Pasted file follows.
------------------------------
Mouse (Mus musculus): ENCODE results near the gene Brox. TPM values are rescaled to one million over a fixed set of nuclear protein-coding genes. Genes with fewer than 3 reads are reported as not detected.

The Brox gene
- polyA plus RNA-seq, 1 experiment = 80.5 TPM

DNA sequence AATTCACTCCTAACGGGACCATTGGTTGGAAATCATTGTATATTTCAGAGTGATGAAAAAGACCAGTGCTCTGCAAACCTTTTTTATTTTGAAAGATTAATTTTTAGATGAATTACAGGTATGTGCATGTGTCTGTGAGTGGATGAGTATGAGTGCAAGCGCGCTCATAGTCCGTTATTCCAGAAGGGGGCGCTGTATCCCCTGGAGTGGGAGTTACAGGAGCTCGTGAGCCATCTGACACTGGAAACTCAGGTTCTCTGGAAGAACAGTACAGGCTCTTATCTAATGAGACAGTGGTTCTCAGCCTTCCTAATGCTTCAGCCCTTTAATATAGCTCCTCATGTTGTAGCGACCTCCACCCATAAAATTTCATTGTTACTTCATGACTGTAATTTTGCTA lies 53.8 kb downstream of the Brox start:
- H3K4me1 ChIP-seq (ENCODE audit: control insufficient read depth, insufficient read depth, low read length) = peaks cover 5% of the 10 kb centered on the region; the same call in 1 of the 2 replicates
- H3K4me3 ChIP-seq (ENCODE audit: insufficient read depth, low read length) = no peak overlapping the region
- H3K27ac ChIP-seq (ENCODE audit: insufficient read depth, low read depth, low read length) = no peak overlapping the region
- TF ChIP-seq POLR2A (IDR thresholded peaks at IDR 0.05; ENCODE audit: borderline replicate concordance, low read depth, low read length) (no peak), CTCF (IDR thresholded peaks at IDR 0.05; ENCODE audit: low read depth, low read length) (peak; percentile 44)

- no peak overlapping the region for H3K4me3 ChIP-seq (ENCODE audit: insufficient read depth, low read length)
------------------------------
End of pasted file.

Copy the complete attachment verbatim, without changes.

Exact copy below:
Mouse (Mus musculus): ENCODE results near the gene Brox. TPM values are rescaled to one million over a fixed set of nuclear protein-coding genes. Genes with fewer than 3 reads are reported as not detected.

The Brox gene
- polyA plus RNA-seq, 1 experiment = 80.5 TPM

DNA sequence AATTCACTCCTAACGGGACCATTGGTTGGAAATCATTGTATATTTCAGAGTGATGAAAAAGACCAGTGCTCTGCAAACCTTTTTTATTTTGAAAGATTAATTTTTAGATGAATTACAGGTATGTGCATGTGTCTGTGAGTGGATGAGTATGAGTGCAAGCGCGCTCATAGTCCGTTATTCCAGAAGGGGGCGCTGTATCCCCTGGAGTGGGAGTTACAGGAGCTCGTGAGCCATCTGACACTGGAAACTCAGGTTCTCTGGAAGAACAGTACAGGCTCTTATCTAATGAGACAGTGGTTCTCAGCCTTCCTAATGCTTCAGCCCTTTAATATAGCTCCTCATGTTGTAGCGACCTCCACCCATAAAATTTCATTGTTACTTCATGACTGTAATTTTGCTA lies 53.8 kb downstream of the Brox start:
- H3K4me1 ChIP-seq (ENCODE audit: control insufficient read depth, insufficient read depth, low read length) = peaks cover 5% of the 10 kb centered on the region; the same call in 1 of the 2 replicates
- H3K4me3 ChIP-seq (ENCODE audit: insufficient read depth, low read length) = no peak overlapping the region
- H3K27ac ChIP-seq (ENCODE audit: insufficient read depth, low read depth, low read length) = no peak overlapping the region
- TF ChIP-seq POLR2A (IDR thresholded peaks at IDR 0.05; ENCODE audit: borderline replicate concordance, low read depth, low read length) (no peak), CTCF (IDR thresholded peaks at IDR 0.05; ENCODE audit: low read depth, low read length) (peak; percentile 44)

- no peak overlapping the region for H3K4me3 ChIP-seq (ENCODE audit: insufficient read depth, low read length)